I had the privilege of spending most of the day yesterday at “Gifted to Lead,” a one day event for women at Willow Creek Community Church. I’ve been a member at Willow for 21 years, and a leader in various ministries there. At Willow, there is no such language as “just” a volunteer. It’s a church that values every person’s contribution–including mine as a long-time leader, teacher and writer.
Anyway, Gifted to Lead was terrific. It was led by Nancy Beach, who is a teaching pastor at Willow and Nancy Ortberg, a former teaching pastor for Willow.
I’ve served over the past seven years with a team of women who have taught daytime classes and bible studies, and I got to reconnect with them at the conference. We talked about the future, we talked about our experiences.
But it was also exciting to see a room full of women (perhaps 2000 attended the sold-out event) having the opportunity to learn from women who have been trailblazers.
The day included great teaching from both Nancy’s 🙂 that pushed the women in the room to stop asking whether it is okay to be a leader and start focusing on how to lead well. We talked about about defining moments of discovery of our leadership gift. When did we realize we might have this gift? When did someone use the “L word” about you? Many of the women talked about being labeled as “bossy” when they were children. It’s interesting that our culture tends to label girls as “bossy” but rarely puts that adjective on boys. Boys are assertive, aggressive, even rowdy, but these are generally considered positive traits in them.
This was a chance for women to hear from Nancy Beach, “God did not make a mistake when he gave you your spiritual gift of leadership,” and other gems like that. But it was also a chance to tell our stories to each other, to breathe a sigh of relief that we are not crazy, and that we are indeed, gifted to lead.
The other thing I loved about the day is that the focus was more on the leadership part than the women part. We’re leaders who happen to be women. While that brings unique challenges, most essential leadership principles are not gender-specific.
Much of the material Nancy Ortberg shared came from her marketplace experience (she’s a founding partner in TeamWorx2, a business and leadership consultanting firm) in leading both men and women.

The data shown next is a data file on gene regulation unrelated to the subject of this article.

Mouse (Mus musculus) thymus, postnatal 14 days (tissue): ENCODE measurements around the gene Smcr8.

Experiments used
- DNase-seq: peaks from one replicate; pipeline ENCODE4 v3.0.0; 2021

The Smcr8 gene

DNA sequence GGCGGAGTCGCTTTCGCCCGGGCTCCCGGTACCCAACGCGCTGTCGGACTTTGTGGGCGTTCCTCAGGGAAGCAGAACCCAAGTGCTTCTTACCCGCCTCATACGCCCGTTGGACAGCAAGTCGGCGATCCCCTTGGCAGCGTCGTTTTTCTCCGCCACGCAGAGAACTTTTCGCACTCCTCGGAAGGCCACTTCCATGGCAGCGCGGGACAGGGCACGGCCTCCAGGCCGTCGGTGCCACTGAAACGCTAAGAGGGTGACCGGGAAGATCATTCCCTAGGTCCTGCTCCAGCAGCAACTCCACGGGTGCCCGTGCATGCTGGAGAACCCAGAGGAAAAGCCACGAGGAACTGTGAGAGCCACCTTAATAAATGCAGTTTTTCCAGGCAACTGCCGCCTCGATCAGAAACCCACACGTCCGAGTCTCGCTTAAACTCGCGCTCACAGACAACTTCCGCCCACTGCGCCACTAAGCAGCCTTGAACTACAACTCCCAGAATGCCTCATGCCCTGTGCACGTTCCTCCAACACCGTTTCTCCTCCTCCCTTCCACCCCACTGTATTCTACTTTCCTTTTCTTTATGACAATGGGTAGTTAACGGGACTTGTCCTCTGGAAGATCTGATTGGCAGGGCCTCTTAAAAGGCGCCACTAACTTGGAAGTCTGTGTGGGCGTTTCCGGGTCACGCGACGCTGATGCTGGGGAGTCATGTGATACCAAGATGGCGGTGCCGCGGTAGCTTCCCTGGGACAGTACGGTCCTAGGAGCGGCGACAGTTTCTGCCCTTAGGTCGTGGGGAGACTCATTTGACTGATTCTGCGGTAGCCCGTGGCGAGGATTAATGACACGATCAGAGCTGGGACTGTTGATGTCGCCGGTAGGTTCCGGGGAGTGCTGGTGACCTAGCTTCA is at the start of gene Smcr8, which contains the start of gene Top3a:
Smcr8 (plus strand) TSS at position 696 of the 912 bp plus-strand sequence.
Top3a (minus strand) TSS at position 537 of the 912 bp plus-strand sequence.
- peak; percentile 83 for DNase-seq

Here are some highlight quotes from Nancy Ortberg:
“The world needs your gift, and you need your gift.”
“An obstacle is exactly what your gift was created for. That’s what leaders do, they problem-solve.”
“Never underestimate the power of naming the gift in others.”
I’m honored to be a part of a church that affirms that spiritual gifts are given without bias toward gender, and that I have a chance to use those gifts.
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Hey Keri . . . this is a very compelling post. I used to find myself in leadership positions years ago and (except for teaching) never quite comfortable. It wasn’t that I sought position, I just wanted to help or facilitate, then wham! Would find myself in a very lonely spot that I couldn’t handle. And I ran and have been running for years. In recent months, I’ve really come to see a different leadership paradigm lived out by people in my life, that of servant. It’s changing my whole perspective in a neat way.
I bet that was a great conference. I am reading Nancy Ortberg’s book (Looking for God) right now and loving it. Thanks for sharing your thoughts and insights!
I’d also recommend Nancy Beach’s new book, Gifted to Lead. Her message about being a leader who also happens to be a woman is phenomenal.
I think many of us who are leaders find that we don’t fully develop that gift, for a wide variety of reasons. But the church and the world miss out when we refuse to embrace the gifts God gave us.
Thank you so much for this post. I am a reluctant leader and have struggled with the question of “why I’m in this position” for quite some time now.
I was also one of those girls that was called bossy as a child. It is so liberating to realise that my “bossiness” is also a part of the way God put me together. It is part of the reason I am in a position of leadership and it is part of my character that I need to learn how to use effectively.
So thanks again for your insight.
Thanks for these ongoing helpful insights! I wish I had known about that conference. I find myself over and over feeling forced to ask by some men and women, “is it ok to be a woman and leader in church or parachurch work?”
I am in another one of those situations where I have been asked to take a new position of leadership in the ministry I serve with but a man who would report to me is saying he cannot report to a woman. He cannot accept spiritual leadership from a woman. It is against his theological beliefs. Our ministry does not take this position! So now I am the one having to figure out how to make this work though it’s not “my issue.”
I wish men had been at some part of that meeting! I love hearing from men who do value and think women can be in leadership in the church. It helps me in this struggle I keep finding myself in…